Porthgwarra is one of west Cornwall’s hidden gems.
A tiny cove, down a long winding lane, with tidal beach – and a good seasonal café. It’s near perfect.
Add in the curious navigation aids on the cliff top, and the tunnels on the beach that ache for smuggling tales and you have a truly magical holiday spot.
It’s a place to fuel the imagination of young and old alike. Follow the footpath that takes you up to the corner of the road and you’ll come across the serene (and shallow) pond. Continue onwards and inland for a bit and you might find the abandoned farmstead. Why did they leave? And with property here as valuable as it is, why hasn’t it been rebuilt?
On the cliff top at Gwennap Head (Tol Pedn) there’s still the National Coastwatch Station. The volunteers there will welcome you when things are quiet and they’ll talk you through the incidents they’ve assisted with, and the wildlife they’ve spotted. The station has been run by volunteers since 1994 when parliament axed the coastguards who previously manned this and many other stations located at points of danger around our coast.
Tol Pedn is useful too for modern communications – it’s the only place where most people will get a mobile signal.
For a long time Porthgwarra looked tired, but the St Aubyn Estate that owns much of the cove and surrounding land has got its act together recently and the whole place now looks jolly and ready to welcome its visitors.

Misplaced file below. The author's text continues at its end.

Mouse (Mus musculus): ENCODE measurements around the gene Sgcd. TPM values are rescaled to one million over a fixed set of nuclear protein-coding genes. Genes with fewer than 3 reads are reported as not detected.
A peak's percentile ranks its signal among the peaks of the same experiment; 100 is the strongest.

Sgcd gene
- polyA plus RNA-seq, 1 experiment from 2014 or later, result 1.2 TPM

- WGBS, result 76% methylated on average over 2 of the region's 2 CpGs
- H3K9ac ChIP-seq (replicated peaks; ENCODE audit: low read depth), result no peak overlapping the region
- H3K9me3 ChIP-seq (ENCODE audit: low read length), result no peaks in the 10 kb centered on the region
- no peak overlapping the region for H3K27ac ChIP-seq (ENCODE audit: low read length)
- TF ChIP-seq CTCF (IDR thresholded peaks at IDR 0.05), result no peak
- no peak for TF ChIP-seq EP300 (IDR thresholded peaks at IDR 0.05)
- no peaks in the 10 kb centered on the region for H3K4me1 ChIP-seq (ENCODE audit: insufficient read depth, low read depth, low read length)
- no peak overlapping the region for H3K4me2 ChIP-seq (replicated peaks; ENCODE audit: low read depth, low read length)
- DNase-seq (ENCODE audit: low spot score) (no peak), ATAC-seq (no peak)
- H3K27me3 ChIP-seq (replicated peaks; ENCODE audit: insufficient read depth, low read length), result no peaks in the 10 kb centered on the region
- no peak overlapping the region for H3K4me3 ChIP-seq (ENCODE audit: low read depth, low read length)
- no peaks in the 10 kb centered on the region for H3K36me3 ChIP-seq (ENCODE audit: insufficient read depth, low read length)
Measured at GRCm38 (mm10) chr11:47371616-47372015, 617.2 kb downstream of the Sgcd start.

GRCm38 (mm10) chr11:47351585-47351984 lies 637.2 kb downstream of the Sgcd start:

From the centre of the hamlet it’s a short walk to two other good beaches too. Nanjizal is one of my favourites to the north west, and along the coast to the east is another quiet beach at Porth Chapel. The more difficult approach to both means that even in the height of summer neither is crowded. Carry on a little further from Porth Chapel and you’l be at The Minack Theatre where the cafe is worth a visit for the views even if you can’t stop for a play.
The Cornish Way has recently taken on a sweet little cottage in the terrace of four former coastguards’ cottages and I’ve thoroughly enjoyed having the excuse to visit at the end of the summer, and more recently to call on New Year guests. I find it so calming, especially after the exposed and rugged cliffs around St Just that I’m more used to and love so much.
Back at the end of the summer the café was still doing a brisk trade and the coffee was particularly good. At New Year we were fortunate to be there on a day so warm and still that even the least hardy folk were shedding layers. Tee shirts for us – in January!
No.3 Coastguard Cottages has been loving refurbished by its current owners since they took it on last year. Soft muted greys create a calming atmosphere and an ideal retreat to return to after a day exploring the cliffs, coves and rock pools.
The cottage sleeps four in either two excellent large beds for couples, or a double and two big singles for a family (it’s a ziplock that makes a superking), and there’s a cot for a little one too.
Check out its full details on our site by clicking this link.